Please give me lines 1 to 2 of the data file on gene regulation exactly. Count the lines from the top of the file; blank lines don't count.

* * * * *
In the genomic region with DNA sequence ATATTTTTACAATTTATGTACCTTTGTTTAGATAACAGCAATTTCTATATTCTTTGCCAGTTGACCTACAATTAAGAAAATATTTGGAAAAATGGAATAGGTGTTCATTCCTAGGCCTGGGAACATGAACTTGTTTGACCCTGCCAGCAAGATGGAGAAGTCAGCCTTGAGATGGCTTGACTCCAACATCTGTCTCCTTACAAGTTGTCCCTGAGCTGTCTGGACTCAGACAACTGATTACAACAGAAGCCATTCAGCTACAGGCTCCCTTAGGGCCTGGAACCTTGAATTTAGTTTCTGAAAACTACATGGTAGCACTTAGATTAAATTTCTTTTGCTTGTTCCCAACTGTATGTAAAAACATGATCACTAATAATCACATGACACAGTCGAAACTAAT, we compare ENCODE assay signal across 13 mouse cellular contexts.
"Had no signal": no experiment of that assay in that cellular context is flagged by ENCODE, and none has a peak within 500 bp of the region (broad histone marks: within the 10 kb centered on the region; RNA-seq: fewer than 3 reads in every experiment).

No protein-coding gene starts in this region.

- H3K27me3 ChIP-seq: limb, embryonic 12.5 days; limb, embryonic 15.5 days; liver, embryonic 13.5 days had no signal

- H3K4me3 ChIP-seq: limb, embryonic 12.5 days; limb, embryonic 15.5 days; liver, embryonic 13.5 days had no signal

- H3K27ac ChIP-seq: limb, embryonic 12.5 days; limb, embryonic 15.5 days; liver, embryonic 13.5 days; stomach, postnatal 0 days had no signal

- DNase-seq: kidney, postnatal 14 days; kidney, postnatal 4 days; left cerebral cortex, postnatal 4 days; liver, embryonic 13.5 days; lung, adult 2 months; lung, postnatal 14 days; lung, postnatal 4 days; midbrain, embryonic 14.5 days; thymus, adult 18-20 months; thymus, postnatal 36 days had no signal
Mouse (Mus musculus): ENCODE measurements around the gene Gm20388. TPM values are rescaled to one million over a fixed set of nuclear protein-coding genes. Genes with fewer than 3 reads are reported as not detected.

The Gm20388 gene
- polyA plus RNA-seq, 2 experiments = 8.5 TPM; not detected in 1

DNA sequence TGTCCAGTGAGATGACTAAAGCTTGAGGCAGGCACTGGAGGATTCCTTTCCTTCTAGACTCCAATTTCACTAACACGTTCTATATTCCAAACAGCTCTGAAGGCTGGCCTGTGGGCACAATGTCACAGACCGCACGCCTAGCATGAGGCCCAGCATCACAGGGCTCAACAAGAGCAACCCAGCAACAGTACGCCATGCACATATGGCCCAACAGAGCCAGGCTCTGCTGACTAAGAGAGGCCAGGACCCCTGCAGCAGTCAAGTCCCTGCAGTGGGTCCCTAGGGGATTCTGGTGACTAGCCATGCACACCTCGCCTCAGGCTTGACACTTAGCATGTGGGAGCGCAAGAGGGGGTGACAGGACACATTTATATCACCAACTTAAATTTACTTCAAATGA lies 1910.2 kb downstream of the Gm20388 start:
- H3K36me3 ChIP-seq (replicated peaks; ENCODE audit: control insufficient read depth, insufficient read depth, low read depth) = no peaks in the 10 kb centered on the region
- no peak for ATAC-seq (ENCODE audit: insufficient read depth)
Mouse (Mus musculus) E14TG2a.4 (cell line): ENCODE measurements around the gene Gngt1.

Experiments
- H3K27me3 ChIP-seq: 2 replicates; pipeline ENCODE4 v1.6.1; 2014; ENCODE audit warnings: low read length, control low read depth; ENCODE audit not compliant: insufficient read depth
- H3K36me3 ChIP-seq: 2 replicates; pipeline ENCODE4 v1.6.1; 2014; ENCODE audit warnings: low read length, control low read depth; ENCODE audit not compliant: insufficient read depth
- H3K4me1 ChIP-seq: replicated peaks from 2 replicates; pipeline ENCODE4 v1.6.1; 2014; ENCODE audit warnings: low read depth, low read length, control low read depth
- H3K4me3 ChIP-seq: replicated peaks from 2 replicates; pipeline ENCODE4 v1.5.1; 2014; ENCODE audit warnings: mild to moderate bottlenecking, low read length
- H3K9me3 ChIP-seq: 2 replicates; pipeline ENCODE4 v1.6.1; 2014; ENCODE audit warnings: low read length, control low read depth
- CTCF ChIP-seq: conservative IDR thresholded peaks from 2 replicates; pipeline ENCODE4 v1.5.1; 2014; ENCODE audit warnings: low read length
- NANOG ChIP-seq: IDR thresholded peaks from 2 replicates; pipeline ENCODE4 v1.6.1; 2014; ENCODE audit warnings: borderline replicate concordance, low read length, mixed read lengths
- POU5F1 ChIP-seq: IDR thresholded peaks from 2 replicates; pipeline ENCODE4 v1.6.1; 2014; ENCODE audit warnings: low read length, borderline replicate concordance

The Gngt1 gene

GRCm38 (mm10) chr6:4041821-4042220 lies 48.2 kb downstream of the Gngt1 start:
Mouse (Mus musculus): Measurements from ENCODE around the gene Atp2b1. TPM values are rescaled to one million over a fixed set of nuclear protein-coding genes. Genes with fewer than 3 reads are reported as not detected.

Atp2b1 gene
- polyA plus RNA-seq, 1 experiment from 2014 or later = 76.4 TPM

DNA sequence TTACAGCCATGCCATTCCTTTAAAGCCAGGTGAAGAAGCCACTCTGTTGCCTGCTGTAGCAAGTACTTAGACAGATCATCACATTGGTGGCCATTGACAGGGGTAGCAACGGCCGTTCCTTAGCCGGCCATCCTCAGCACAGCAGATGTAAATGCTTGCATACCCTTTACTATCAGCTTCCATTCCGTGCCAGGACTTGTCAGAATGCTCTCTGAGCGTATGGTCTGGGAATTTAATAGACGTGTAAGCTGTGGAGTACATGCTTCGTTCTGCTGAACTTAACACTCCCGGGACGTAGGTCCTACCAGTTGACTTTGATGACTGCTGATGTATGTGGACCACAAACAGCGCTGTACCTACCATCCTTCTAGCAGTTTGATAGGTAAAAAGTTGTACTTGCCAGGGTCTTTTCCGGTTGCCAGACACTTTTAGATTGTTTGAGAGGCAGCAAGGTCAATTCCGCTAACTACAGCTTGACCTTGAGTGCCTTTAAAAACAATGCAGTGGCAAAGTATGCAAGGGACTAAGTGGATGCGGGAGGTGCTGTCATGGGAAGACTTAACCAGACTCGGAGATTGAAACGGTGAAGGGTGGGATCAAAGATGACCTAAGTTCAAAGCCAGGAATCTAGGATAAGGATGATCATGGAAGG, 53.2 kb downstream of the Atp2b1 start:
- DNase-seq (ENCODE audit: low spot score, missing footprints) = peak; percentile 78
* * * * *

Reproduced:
In the genomic region with DNA sequence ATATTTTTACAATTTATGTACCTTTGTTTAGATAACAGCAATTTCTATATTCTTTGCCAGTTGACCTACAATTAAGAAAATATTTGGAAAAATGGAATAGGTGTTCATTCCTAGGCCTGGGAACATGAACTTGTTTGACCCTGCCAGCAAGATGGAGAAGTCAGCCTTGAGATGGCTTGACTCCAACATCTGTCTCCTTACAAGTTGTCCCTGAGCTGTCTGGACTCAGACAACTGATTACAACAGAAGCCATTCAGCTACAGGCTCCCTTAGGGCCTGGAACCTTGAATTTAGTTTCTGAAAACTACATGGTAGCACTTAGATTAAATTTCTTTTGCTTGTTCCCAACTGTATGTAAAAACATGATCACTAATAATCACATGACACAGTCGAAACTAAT, we compare ENCODE assay signal across 13 mouse cellular contexts.
"Had no signal": no experiment of that assay in that cellular context is flagged by ENCODE, and none has a peak within 500 bp of the region (broad histone marks: within the 10 kb centered on the region; RNA-seq: fewer than 3 reads in every experiment).